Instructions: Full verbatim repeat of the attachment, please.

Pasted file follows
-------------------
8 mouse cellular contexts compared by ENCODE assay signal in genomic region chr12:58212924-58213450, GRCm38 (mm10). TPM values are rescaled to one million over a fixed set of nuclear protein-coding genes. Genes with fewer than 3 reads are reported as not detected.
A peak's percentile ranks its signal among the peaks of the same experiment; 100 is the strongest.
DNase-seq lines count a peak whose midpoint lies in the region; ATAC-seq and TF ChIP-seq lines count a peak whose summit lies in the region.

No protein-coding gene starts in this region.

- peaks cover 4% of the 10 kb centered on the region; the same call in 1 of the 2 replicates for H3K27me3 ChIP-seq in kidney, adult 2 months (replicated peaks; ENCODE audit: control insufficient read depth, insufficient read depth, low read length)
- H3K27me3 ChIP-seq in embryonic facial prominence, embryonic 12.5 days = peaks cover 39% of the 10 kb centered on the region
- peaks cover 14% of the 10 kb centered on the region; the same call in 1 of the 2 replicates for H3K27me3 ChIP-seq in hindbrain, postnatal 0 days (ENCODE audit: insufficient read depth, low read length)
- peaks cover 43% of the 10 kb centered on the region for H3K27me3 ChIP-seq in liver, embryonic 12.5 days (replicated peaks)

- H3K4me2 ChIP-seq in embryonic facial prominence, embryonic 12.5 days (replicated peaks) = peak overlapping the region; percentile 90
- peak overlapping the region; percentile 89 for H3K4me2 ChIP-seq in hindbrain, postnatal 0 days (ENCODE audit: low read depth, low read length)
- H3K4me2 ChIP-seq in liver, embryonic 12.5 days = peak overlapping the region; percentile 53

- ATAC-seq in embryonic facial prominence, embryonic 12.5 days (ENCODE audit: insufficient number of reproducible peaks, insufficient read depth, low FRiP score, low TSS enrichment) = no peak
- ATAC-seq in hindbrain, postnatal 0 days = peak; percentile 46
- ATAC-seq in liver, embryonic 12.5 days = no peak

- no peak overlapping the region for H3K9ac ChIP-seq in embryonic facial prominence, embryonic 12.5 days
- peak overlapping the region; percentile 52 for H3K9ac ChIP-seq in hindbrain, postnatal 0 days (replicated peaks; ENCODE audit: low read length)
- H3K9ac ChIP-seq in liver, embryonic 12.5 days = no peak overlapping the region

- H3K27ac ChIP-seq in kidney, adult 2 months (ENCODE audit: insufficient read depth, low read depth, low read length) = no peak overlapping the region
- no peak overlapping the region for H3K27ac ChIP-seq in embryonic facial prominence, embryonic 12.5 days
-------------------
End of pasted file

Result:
8 mouse cellular contexts compared by ENCODE assay signal in genomic region chr12:58212924-58213450, GRCm38 (mm10). TPM values are rescaled to one million over a fixed set of nuclear protein-coding genes. Genes with fewer than 3 reads are reported as not detected.
A peak's percentile ranks its signal among the peaks of the same experiment; 100 is the strongest.
DNase-seq lines count a peak whose midpoint lies in the region; ATAC-seq and TF ChIP-seq lines count a peak whose summit lies in the region.

No protein-coding gene starts in this region.

- peaks cover 4% of the 10 kb centered on the region; the same call in 1 of the 2 replicates for H3K27me3 ChIP-seq in kidney, adult 2 months (replicated peaks; ENCODE audit: control insufficient read depth, insufficient read depth, low read length)
- H3K27me3 ChIP-seq in embryonic facial prominence, embryonic 12.5 days = peaks cover 39% of the 10 kb centered on the region
- peaks cover 14% of the 10 kb centered on the region; the same call in 1 of the 2 replicates for H3K27me3 ChIP-seq in hindbrain, postnatal 0 days (ENCODE audit: insufficient read depth, low read length)
- peaks cover 43% of the 10 kb centered on the region for H3K27me3 ChIP-seq in liver, embryonic 12.5 days (replicated peaks)

- H3K4me2 ChIP-seq in embryonic facial prominence, embryonic 12.5 days (replicated peaks) = peak overlapping the region; percentile 90
- peak overlapping the region; percentile 89 for H3K4me2 ChIP-seq in hindbrain, postnatal 0 days (ENCODE audit: low read depth, low read length)
- H3K4me2 ChIP-seq in liver, embryonic 12.5 days = peak overlapping the region; percentile 53

- ATAC-seq in embryonic facial prominence, embryonic 12.5 days (ENCODE audit: insufficient number of reproducible peaks, insufficient read depth, low FRiP score, low TSS enrichment) = no peak
- ATAC-seq in hindbrain, postnatal 0 days = peak; percentile 46
- ATAC-seq in liver, embryonic 12.5 days = no peak

- no peak overlapping the region for H3K9ac ChIP-seq in embryonic facial prominence, embryonic 12.5 days
- peak overlapping the region; percentile 52 for H3K9ac ChIP-seq in hindbrain, postnatal 0 days (replicated peaks; ENCODE audit: low read length)
- H3K9ac ChIP-seq in liver, embryonic 12.5 days = no peak overlapping the region

- H3K27ac ChIP-seq in kidney, adult 2 months (ENCODE audit: insufficient read depth, low read depth, low read length) = no peak overlapping the region
- no peak overlapping the region for H3K27ac ChIP-seq in embryonic facial prominence, embryonic 12.5 days